As Kassim Abbanesha Hussein crosses the Saint Mary’s University of Minnesota commencement stage on Saturday, June 3 to receive a Doctor of Business Administration diploma, part of his heart will remain in Oromia, Ethiopia.
Hussein fled his homeland 26 years ago—leaving behind an unspeakable level of danger and heartbreak.
At the tender age of 12, his beloved father was executed by the Ethiopian government because of his political beliefs. His oldest brother, his uncle, and two cousins were also killed for standing up against a corrupt dictatorial government. His youngest brother remains missing after 19 years.
“Ethiopia is in political crisis because of what the government is doing to our people,” he said. “People are simply demanding fairness and justice, and the government is responding with bloodshed. Although I came here 26 years ago, unfortunately people are still going through the same life and not knowing what will happen to them when they wake up the next day. As a child, we were suffering. I was afraid the government would come after us. Those who fight for justice and stand up are persecuted or killed. It is dangerous.”
Despite Ethiopia having one of the fastest-growing economies in the world, it remains one of the world’s poorest countries due to a high level of corruption within its government.
When Hussein was determining the topic of his dissertation, his memories weighed heavily in his decision, as did his desire to determine whether or not the United Nations Convention against Corruption legislation, negotiated in 2003, has benefited countries like Ethiopia.
In “Analysis of the Effectiveness of Anticorruption Legislation in Developing Countries: The Impact on the National Well-Being of Adopting Nations,” Hussein closely examined 43 developing countries, using series of well-being indicators.
The results, unfortunately, have shown that there have been no significant improvements in the well-being of the countries he studied. “The intent of the United Nations Convention against Corruption was to improve the well-being of adopting nations by reducing poverty and income inequality through the reduction of corruption, but my research is not showing that has occurred,” he said. “I believe this should be further researched. I found six countries which have been ranked as ‘most improved’ and four countries as ‘least improved’. I would like to explore what these countries have in common in the fight against corruption. Future research may investigate what the under-performing countries have in common. Moreover, it would be interesting to investigate the differences these countries have with the countries that are ranked as ‘most improved’.”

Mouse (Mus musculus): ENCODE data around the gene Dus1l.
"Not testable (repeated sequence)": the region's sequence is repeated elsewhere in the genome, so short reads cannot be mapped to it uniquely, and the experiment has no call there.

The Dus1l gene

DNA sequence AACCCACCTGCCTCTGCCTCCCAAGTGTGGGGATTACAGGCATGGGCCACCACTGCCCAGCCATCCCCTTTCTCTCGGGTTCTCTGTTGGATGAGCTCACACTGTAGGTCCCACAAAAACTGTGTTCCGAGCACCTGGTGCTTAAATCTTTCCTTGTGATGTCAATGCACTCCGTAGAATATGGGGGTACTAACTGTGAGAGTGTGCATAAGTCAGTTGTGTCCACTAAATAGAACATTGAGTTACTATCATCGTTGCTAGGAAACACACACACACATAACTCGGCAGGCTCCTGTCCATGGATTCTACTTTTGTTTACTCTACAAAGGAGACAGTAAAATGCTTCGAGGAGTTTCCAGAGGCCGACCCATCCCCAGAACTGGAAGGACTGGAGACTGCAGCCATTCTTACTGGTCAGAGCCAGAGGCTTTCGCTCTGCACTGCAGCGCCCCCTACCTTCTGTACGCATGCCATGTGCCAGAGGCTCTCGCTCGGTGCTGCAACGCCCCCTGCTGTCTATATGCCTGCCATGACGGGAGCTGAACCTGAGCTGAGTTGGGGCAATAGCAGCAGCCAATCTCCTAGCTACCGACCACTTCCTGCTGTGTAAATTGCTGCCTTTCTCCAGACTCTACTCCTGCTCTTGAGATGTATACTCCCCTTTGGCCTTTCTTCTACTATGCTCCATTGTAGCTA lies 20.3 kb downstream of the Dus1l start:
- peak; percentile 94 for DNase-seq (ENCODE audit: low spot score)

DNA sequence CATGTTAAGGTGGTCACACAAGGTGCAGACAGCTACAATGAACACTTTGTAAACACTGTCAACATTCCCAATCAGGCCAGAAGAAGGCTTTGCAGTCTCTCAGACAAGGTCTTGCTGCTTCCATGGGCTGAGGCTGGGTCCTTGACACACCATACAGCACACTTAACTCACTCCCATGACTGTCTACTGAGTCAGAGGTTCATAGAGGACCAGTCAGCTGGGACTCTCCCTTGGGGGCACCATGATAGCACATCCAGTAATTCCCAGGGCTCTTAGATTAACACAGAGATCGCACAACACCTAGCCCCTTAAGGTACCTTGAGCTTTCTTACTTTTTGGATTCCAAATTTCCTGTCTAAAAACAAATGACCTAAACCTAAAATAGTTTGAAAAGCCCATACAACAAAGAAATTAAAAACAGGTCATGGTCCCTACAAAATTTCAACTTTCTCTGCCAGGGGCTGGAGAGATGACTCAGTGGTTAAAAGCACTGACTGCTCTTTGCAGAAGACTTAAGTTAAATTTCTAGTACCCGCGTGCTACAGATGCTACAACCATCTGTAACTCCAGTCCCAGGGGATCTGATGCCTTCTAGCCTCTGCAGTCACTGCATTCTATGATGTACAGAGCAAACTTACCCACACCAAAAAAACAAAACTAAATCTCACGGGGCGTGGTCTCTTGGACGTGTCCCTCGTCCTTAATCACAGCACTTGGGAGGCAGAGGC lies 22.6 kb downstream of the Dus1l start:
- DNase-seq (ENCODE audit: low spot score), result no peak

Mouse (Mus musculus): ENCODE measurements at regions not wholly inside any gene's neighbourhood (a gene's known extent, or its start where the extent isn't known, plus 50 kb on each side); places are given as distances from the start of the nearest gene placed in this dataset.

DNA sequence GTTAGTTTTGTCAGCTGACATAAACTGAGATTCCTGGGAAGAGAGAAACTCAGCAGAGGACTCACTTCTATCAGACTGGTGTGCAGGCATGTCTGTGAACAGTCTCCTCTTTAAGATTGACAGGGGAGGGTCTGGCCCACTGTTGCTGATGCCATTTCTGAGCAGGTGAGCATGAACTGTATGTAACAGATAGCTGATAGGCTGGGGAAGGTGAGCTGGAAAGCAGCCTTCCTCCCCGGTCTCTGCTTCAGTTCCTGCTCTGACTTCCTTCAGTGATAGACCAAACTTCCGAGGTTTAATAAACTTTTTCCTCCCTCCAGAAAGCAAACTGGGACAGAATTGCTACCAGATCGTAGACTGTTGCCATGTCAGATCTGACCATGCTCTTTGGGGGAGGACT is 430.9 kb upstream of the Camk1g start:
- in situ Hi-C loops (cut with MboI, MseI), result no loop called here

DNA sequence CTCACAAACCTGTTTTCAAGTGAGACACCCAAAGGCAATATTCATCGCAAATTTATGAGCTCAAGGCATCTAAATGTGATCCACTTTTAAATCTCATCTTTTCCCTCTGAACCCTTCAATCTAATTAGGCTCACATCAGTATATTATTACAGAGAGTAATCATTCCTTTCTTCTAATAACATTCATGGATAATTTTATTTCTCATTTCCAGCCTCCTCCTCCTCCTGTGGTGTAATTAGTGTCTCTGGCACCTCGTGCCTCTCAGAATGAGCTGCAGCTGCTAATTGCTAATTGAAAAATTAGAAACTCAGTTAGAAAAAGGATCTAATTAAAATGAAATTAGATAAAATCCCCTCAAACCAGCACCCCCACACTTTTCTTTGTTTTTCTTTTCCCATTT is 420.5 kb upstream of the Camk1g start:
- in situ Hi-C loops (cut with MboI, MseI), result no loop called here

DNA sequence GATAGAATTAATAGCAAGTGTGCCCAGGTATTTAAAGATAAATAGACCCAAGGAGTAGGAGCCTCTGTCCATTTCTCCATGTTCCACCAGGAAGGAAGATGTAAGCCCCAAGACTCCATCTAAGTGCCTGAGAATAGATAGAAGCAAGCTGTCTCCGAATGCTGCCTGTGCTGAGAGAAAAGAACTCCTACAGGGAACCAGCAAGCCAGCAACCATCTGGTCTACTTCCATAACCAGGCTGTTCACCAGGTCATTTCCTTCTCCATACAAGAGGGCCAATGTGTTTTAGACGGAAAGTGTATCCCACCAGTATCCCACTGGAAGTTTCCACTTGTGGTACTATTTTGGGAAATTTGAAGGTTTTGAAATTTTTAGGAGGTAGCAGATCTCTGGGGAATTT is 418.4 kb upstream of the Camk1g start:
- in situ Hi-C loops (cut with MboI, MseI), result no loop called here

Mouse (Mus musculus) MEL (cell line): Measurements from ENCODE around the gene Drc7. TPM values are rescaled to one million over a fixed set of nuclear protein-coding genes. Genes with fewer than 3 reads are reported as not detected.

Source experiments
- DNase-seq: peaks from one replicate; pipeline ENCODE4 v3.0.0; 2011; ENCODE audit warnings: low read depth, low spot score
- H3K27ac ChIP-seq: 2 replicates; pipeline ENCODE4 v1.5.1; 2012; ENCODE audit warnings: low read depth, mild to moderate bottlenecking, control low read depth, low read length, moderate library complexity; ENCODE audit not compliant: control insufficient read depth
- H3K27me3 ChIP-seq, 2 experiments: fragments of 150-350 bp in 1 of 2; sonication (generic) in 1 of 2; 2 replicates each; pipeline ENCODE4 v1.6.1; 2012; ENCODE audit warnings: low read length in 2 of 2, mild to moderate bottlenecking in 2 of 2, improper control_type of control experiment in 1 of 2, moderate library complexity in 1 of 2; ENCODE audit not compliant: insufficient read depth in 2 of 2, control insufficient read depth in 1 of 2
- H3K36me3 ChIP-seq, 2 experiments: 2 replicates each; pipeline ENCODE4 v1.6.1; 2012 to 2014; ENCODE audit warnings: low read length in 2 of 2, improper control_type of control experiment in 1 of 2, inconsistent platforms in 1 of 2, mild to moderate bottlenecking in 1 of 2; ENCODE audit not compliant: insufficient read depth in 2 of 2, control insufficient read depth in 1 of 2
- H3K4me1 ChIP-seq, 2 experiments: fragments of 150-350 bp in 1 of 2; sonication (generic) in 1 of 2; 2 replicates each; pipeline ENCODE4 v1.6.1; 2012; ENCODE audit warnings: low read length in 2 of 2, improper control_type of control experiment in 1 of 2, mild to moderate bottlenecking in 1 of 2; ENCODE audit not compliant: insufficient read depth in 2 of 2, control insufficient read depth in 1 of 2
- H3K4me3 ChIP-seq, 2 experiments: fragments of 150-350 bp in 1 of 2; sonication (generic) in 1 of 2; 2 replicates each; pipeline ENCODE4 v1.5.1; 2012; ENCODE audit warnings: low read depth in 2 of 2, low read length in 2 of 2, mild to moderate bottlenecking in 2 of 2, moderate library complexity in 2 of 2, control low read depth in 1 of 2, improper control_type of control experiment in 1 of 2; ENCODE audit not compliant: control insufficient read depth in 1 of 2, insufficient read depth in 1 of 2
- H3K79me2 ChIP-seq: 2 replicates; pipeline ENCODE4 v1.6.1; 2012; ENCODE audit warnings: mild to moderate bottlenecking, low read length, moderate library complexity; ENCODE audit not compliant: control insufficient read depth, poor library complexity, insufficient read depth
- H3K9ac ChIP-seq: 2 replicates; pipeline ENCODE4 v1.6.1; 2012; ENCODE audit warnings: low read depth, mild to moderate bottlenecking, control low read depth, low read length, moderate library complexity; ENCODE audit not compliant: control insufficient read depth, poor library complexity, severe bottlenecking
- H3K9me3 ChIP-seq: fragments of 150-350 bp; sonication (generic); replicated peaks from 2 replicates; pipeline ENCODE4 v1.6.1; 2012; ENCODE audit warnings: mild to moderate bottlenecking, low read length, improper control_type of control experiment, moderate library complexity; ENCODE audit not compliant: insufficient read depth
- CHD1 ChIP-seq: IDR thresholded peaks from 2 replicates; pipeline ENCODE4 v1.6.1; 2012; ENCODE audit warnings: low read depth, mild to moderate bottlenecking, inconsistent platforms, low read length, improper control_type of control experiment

Hussein feels a strong pull to social justice. It was his personal connection to Saint Mary’s mission and core values that brought him to the Twin Cities Campus 14 years ago to begin his studies in the M.B.A. program.
“Saint Mary’s core values are very emotionally appealing for me,” he said. “I saw myself there when I read about Saint Mary’s concern for the poor and for social justice and its respect for all persons. That is very important to me.”
After finishing his M.B.A., he returned to the university for his D.B.A. On June 3, he will become Saint Mary’s first graduate in the D.B.A. program. During his studies at Saint Mary’s, Hussein specialized in business economics and finance.
A compliance analyst for U.S. Bank, Hussein hopes to use his leadership skills in his career but also hopes to teach part-time to help share his passion for social justice.
“My greatest hope for the future is to see justice not only in Ethiopia, but justice everywhere,” he said.
This is an exciting year for Hussein’s family. On April 22, his wife received her doctoral degree, and his son will be graduating June 8 from Minnesota Math & Science Academy (with 49 college credits through Post Secondary Enrollment Options).
Hussein said during his own academic journey, he received support from individuals throughout the Saint Mary’s community—from staff members though administration. “How students are treated, the respect I received personally, and the support I received … I could not ask for more,” he said. “I can say that it was the best experience, and I recommend any student to check out Saint Mary’s.
“I know any program is not easy,” Hussein said. “but the doctoral program was my hardest and longest experience that was made easier by the support I received from my family and from the entire Saint Mary’s community. They really helped me to be where I am today and I am so grateful to all those who supported me.”
Saint Mary’s is hosting three commencement ceremonies on June 3 at its Twin Cities Campus.